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The Reactionary Utopian
May 14, 2009

Imagining Heaven
by Joseph Sobran

[Eye hath not seen …]

Mixed feelings, as someone has said, are what you experience when your mother-in-law drives your new car over a cliff.

I wish we had an equally succinct way of describing the bliss of heaven. Fallen man finds it much easier to imagine the endless torments of hell than the eternal joy of salvation. More people remember Dante’s ghastly Inferno than his lovely Paradiso. And the great John Milton more successfully portrayed Paradise Lost than Paradise Regained.

Some religions have at least some idea of heavenly rapture — seventy-two virgins, for example. Fine, if an orgy is your idea of a good time, but I suppose it might be more enjoyable for the men than for the virgins.

Why not say that the joys of the blessed exceed, say, the pleasure of a banana split? That is at least an innocent image, better than the insipid-sounding happiness we usually hear about in hymns and sermons; heaven may sound preferable to hell if only because of the air-conditioning. Or perhaps we could say that heaven is like a joyous, hilarious reunion with all the dearest friends and family members we thought we could never see again. That is at least a more edifying idea than a gratification of lust that goes on forever. Hell always seems more vivid than heaven.

St. Paul assures the Corinthian Christians that no earthly felicity can approach the joy that God has prepared for them in heaven. For a long time, I fell into the habit of concentrating on my own sins and the danger of damnation. At last, I realized that my faith was gradually becoming negative and joyless — whereas the New Testament constantly tells us to rejoice, be of good cheer, be not afraid, and proclaim the Good News. As St. John the Apostle says, God is love. And Jesus hardly mentions hell. We must be aware of it, of course, but not preoccupied with it. He came, after all, to rescue us from it.

One prominent atheist, himself a former Marxist, says the Christian conception of God is a “celestial dictator.” But this “dictator,” Jesus taught us, is our loving father, who made us in his own image, gave us free will, and sacrificed his only son for us; he gives us great blessings and urges us to share them, as he himself does. This may be almost incomprehensible to a Marxist who sees all human relations in the brutal terms of power and selfish possession; the word “mercy” has no place in the stern and cynical lexicon of Marxist ideology.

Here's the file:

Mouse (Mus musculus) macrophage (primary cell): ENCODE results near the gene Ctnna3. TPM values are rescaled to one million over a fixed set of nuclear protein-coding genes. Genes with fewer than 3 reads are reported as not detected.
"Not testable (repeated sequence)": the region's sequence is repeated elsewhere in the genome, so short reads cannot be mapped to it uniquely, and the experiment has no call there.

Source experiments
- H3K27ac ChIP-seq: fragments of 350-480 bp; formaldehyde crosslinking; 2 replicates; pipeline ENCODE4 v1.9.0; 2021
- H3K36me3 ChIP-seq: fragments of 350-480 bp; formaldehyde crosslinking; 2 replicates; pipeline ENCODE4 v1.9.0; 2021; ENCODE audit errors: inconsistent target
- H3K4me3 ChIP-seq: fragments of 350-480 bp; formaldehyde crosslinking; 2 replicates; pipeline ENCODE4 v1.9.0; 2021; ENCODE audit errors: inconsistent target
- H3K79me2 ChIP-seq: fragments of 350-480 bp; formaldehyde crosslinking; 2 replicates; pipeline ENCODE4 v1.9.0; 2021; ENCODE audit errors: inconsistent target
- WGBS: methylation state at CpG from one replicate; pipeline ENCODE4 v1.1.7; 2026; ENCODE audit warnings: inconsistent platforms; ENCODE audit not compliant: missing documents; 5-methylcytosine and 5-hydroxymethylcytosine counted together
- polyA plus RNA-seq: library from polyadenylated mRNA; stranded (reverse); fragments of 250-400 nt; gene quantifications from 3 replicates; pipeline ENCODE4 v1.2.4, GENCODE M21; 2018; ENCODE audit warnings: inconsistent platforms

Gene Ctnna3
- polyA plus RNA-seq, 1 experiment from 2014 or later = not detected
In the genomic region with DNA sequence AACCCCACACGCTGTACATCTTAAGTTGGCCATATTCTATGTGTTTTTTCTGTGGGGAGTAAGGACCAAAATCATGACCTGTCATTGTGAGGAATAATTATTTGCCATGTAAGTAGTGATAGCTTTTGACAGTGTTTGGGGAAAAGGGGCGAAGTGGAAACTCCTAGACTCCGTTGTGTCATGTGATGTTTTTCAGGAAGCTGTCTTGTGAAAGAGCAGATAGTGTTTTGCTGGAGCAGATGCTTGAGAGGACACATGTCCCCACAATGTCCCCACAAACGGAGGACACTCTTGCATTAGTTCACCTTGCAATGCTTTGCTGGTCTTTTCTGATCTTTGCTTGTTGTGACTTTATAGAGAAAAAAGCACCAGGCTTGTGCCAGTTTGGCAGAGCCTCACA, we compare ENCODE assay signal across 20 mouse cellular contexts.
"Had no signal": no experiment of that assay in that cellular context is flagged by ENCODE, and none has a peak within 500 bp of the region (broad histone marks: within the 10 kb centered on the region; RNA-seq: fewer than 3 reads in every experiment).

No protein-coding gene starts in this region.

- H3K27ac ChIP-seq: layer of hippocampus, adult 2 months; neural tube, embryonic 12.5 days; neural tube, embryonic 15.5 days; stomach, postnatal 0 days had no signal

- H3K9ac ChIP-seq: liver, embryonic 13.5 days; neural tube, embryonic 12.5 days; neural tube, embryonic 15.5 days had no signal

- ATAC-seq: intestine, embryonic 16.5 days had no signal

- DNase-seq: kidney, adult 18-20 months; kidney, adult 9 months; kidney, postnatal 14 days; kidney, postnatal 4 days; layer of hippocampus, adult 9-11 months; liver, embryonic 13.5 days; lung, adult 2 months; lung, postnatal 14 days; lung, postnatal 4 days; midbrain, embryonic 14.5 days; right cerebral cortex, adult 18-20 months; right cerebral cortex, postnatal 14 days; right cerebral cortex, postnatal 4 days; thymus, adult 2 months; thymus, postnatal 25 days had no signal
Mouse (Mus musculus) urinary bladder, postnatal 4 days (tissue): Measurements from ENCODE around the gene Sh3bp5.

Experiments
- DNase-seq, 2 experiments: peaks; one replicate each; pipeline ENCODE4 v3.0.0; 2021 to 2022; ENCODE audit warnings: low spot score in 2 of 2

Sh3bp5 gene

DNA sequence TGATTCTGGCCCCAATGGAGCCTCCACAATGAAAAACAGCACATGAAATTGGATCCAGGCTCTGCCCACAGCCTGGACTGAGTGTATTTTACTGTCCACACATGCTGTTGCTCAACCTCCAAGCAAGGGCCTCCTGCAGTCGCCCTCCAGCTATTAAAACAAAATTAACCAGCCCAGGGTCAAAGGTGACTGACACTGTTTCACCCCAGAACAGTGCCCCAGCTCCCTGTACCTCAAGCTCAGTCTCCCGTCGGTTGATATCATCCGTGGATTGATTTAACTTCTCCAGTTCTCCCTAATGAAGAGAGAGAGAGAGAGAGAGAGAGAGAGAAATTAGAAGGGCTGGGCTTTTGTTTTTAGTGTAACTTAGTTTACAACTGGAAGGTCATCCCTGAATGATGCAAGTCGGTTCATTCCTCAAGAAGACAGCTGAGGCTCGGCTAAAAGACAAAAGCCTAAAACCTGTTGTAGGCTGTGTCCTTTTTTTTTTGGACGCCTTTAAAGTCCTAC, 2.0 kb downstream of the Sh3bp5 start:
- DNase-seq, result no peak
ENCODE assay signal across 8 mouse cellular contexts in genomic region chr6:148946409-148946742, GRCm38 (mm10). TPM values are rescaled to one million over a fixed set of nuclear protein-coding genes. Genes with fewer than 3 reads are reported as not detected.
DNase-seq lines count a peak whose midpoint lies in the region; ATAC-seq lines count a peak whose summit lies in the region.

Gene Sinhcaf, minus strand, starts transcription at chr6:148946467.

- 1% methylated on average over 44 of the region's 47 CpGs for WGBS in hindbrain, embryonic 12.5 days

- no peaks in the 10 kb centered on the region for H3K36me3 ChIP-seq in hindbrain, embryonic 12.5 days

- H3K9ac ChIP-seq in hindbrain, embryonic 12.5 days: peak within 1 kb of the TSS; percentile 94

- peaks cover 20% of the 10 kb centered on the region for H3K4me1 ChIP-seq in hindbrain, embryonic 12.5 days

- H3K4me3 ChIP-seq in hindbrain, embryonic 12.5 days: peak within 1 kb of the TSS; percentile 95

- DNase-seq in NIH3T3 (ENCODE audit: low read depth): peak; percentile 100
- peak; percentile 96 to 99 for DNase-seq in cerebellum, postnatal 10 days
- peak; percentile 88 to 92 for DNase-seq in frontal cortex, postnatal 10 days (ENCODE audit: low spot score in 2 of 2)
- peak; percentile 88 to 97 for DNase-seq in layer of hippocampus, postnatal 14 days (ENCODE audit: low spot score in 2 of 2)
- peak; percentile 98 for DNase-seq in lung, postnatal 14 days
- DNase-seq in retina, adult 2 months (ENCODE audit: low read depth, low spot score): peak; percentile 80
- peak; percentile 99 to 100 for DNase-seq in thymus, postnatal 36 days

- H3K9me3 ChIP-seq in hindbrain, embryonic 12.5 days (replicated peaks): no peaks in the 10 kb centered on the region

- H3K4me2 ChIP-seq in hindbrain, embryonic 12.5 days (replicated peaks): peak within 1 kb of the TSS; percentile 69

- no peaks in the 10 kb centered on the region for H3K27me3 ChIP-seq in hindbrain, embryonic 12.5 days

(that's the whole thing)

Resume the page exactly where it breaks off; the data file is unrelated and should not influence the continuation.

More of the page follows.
But my point is that whatever joy we may be able to conceive, the Lord wants to give us something far better than that: the Beatific Vision of himself, in all his glory. Loving and sharing are intrinsically connected: the very urge to praise tells us that when we love or admire something, we want others to do so, too. Dante’s love for Beatrice is as irrepressible as his love for God. His poetic genius glorifies both.

And, after all, atheism is only temporary. At the end of the day, I surmise with some confidence, hell may be full of rather severely disappointed atheists. They may, in this life, enjoy some good laughs at the expense of believers, but in the tremendously laconic words of Jesus, “They already have their reward.”

God damns nobody, but some people insist on damning themselves. Is the momentary pleasure of a small bit of flesh worth trading your immortal soul for? No; the whole world is not worth that.

I got a sweet little foretaste of heaven the other day when I was playing with my three-year-old great-granddaughter. “You’re a smart girl,” I told her. “No,” she retorted, “I’m a woman.” But if my laughter could have lasted forever, it would not begin to match the joy God has in store for us, provided we love him. Satan must be delighted when we imagine heaven as boring.

We have to train ourselves, almost in spite of our religious training, to imagine heaven. Otherwise we may fall into the habit, as I did, of thinking only of avoiding hell. We are not commanded to rejoice only because we may not have to spend all eternity in the fiery pit. Hell is easy to envision because the capacity for physical agony is universal, whereas the greatest joys we can conceive, as of meeting loved ones in the afterlife — are particular and personal.

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